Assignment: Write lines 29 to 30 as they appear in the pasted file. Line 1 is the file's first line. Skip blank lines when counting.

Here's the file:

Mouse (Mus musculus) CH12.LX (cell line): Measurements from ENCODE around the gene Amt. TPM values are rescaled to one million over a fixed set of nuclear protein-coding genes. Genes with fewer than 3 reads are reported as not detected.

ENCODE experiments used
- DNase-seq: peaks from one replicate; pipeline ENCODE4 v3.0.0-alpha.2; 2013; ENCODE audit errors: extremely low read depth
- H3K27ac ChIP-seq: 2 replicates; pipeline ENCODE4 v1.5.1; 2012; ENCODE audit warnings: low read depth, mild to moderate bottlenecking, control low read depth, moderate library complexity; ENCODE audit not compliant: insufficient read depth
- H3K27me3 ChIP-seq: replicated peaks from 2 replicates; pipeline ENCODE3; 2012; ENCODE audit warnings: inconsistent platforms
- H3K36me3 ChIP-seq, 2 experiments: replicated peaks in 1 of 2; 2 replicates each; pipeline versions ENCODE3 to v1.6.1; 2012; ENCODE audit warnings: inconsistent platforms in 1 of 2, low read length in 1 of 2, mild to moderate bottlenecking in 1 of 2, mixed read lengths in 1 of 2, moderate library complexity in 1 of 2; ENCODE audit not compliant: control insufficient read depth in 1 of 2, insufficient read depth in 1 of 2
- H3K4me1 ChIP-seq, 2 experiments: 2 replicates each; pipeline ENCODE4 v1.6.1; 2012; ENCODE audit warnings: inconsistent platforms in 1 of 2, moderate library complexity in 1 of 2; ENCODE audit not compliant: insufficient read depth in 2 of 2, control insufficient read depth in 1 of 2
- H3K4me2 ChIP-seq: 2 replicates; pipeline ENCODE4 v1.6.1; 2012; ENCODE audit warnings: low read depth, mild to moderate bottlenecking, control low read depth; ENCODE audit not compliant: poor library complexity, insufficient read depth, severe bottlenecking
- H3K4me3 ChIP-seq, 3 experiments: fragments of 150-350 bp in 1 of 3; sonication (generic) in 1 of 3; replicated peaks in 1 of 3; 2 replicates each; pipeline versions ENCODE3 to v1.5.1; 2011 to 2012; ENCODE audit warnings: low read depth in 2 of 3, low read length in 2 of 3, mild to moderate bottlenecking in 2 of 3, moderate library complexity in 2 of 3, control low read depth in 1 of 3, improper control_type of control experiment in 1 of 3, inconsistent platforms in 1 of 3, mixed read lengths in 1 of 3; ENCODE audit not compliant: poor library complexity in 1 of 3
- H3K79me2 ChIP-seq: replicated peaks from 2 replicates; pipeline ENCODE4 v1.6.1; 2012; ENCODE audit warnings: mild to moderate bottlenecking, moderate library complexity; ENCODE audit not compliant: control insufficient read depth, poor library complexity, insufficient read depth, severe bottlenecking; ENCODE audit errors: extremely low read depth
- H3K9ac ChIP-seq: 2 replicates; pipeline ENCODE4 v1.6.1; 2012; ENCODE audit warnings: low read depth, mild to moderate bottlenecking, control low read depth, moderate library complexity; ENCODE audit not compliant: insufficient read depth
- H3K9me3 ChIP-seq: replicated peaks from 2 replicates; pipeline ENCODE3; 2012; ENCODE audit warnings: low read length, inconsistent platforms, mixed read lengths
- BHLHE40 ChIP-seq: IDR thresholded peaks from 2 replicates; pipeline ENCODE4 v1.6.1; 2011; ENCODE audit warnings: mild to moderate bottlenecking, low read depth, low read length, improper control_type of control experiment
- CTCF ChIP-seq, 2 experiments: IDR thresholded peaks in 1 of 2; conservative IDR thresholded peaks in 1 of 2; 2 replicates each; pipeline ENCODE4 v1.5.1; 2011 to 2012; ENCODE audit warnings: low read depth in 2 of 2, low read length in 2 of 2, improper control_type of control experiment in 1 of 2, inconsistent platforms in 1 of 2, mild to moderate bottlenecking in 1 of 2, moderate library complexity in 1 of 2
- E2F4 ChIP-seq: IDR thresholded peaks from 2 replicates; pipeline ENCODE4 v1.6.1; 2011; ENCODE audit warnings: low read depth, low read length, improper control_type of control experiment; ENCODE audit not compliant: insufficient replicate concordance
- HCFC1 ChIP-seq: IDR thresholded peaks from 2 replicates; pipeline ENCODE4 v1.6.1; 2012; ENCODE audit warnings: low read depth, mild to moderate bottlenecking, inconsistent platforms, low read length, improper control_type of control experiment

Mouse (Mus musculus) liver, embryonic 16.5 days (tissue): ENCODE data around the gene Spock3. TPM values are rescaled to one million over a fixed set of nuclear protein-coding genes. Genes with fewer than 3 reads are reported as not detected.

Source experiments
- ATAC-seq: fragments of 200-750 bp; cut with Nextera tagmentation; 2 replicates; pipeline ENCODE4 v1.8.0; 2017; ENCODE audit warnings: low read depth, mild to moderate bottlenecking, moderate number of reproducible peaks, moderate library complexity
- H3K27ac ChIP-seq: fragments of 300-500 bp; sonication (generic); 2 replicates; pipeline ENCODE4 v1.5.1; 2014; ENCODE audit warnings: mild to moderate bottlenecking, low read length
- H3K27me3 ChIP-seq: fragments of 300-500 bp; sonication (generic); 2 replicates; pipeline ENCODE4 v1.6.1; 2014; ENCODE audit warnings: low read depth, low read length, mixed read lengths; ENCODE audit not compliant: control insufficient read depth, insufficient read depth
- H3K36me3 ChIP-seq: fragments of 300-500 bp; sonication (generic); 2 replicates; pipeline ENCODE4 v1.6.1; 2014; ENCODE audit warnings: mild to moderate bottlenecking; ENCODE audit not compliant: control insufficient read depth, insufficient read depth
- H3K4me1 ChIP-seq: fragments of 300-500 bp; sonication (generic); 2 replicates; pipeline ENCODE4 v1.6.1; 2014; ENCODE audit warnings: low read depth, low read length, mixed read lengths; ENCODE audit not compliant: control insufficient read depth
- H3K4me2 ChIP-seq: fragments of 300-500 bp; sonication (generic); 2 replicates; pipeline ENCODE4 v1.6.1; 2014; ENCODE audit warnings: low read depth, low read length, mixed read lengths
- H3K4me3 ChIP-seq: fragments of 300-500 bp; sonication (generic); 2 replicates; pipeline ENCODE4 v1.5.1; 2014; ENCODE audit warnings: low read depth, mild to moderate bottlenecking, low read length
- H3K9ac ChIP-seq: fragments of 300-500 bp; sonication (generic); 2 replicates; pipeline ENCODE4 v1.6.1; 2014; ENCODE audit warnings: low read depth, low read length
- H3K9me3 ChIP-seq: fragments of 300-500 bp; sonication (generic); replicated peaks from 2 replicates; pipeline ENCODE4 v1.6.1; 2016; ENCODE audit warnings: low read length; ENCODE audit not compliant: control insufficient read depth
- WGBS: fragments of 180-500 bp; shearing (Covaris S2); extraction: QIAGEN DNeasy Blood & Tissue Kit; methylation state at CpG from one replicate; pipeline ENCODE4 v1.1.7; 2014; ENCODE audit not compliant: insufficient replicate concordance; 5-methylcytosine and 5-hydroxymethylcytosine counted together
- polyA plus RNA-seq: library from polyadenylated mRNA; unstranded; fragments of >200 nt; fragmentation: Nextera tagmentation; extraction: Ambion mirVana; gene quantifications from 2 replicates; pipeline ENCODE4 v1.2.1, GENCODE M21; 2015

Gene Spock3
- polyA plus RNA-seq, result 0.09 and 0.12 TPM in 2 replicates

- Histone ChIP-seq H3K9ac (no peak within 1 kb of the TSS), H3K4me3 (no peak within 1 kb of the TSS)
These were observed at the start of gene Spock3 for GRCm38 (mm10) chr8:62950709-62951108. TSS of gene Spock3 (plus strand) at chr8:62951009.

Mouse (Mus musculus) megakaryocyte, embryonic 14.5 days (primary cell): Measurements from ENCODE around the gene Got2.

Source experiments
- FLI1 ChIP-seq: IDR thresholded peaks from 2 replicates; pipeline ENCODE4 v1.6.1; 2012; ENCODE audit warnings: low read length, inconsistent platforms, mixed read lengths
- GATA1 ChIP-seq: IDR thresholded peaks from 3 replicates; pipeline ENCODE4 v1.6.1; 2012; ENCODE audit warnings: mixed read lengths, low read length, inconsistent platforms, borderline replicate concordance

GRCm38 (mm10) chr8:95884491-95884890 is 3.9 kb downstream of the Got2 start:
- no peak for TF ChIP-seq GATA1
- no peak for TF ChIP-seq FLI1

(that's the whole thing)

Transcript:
- polyA plus RNA-seq: library from polyadenylated mRNA; unstranded; fragments of >200 nt; fragmentation: Nextera tagmentation; extraction: Ambion mirVana; gene quantifications from 2 replicates; pipeline ENCODE4 v1.2.1, GENCODE M21; 2015

Gene Spock3